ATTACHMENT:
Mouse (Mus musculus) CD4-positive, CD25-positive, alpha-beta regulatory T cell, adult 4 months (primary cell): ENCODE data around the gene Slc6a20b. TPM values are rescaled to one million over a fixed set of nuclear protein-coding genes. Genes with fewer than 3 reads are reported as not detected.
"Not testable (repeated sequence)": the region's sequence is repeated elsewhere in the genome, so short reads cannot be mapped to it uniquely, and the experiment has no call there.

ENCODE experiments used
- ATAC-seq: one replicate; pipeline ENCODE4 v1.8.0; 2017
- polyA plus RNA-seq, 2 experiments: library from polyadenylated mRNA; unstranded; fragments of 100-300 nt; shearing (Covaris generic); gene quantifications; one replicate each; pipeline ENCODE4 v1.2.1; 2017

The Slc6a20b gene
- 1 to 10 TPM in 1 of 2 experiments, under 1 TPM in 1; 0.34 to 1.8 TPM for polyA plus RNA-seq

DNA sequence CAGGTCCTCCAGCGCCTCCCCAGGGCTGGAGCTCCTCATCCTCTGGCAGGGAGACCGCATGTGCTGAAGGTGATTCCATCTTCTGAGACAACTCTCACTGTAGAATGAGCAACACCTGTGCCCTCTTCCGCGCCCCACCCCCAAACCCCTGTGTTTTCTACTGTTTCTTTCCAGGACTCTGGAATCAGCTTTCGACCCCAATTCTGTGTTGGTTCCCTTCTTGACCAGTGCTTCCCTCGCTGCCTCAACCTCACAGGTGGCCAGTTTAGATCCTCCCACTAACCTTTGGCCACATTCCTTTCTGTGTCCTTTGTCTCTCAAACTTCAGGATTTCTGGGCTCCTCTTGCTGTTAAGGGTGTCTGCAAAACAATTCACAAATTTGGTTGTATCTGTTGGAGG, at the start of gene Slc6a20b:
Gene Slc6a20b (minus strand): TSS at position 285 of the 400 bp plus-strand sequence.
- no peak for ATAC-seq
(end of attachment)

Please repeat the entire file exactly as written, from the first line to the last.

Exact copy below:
Mouse (Mus musculus) CD4-positive, CD25-positive, alpha-beta regulatory T cell, adult 4 months (primary cell): ENCODE data around the gene Slc6a20b. TPM values are rescaled to one million over a fixed set of nuclear protein-coding genes. Genes with fewer than 3 reads are reported as not detected.
"Not testable (repeated sequence)": the region's sequence is repeated elsewhere in the genome, so short reads cannot be mapped to it uniquely, and the experiment has no call there.

ENCODE experiments used
- ATAC-seq: one replicate; pipeline ENCODE4 v1.8.0; 2017
- polyA plus RNA-seq, 2 experiments: library from polyadenylated mRNA; unstranded; fragments of 100-300 nt; shearing (Covaris generic); gene quantifications; one replicate each; pipeline ENCODE4 v1.2.1; 2017

The Slc6a20b gene
- 1 to 10 TPM in 1 of 2 experiments, under 1 TPM in 1; 0.34 to 1.8 TPM for polyA plus RNA-seq

DNA sequence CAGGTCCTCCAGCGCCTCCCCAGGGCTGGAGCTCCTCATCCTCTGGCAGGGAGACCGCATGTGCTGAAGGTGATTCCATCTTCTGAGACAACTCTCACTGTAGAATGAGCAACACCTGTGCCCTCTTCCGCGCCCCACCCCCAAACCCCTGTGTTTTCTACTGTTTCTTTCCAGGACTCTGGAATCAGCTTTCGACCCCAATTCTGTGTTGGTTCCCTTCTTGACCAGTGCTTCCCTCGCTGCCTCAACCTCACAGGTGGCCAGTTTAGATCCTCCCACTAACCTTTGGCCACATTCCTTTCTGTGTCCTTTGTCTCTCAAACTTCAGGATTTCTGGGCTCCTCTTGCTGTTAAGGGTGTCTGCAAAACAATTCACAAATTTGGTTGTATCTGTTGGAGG, at the start of gene Slc6a20b:
Gene Slc6a20b (minus strand): TSS at position 285 of the 400 bp plus-strand sequence.
- no peak for ATAC-seq